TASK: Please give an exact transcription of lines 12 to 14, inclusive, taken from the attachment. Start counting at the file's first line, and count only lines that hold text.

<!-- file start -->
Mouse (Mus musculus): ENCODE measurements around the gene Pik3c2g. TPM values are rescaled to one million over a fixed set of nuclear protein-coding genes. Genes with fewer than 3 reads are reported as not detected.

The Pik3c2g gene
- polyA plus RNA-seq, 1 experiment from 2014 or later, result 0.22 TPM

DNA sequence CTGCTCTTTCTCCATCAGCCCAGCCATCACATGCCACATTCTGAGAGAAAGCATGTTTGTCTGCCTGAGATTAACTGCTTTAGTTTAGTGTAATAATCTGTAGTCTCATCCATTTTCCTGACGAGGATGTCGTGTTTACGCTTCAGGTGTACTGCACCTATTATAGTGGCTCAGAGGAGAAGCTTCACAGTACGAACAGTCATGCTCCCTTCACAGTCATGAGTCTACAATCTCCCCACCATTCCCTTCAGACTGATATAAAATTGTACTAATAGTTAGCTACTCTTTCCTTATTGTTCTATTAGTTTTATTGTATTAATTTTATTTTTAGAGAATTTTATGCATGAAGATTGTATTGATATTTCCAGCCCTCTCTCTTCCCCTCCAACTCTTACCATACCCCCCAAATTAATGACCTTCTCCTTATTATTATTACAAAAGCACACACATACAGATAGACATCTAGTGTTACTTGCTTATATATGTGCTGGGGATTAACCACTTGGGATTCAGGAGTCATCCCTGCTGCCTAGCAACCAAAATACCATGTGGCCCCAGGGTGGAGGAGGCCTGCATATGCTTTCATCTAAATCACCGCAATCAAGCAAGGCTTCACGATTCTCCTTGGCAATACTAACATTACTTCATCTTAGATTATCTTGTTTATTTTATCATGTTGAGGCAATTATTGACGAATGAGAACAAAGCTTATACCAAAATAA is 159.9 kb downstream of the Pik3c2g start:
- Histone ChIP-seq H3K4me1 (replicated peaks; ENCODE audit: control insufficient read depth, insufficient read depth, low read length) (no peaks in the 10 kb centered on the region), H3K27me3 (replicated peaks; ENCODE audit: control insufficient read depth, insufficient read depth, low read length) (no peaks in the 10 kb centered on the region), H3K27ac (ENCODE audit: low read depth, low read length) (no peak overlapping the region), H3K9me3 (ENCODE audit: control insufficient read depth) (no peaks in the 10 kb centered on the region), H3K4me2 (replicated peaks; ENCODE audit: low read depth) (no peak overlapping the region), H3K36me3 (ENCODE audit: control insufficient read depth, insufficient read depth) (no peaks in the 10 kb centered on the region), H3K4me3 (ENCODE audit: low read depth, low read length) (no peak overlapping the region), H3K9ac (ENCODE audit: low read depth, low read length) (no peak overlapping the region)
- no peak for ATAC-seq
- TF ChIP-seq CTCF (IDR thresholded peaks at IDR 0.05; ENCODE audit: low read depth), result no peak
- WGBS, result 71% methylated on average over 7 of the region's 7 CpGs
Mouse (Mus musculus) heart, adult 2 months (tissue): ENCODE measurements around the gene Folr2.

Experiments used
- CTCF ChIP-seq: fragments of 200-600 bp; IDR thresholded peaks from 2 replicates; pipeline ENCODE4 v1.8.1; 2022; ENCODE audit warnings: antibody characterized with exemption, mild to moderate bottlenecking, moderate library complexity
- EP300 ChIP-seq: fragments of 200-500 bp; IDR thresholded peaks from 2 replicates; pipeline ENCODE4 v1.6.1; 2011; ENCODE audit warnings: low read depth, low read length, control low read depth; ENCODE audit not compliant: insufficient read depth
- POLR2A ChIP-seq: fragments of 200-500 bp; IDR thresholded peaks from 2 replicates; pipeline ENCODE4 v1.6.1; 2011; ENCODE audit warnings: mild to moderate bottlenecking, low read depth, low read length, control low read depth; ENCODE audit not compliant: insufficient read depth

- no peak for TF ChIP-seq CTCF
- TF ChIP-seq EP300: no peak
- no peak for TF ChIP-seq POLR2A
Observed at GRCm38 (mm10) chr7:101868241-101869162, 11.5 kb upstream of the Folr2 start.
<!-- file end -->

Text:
- EP300 ChIP-seq: fragments of 200-500 bp; IDR thresholded peaks from 2 replicates; pipeline ENCODE4 v1.6.1; 2011; ENCODE audit warnings: low read depth, low read length, control low read depth; ENCODE audit not compliant: insufficient read depth
- POLR2A ChIP-seq: fragments of 200-500 bp; IDR thresholded peaks from 2 replicates; pipeline ENCODE4 v1.6.1; 2011; ENCODE audit warnings: mild to moderate bottlenecking, low read depth, low read length, control low read depth; ENCODE audit not compliant: insufficient read depth

- no peak for TF ChIP-seq CTCF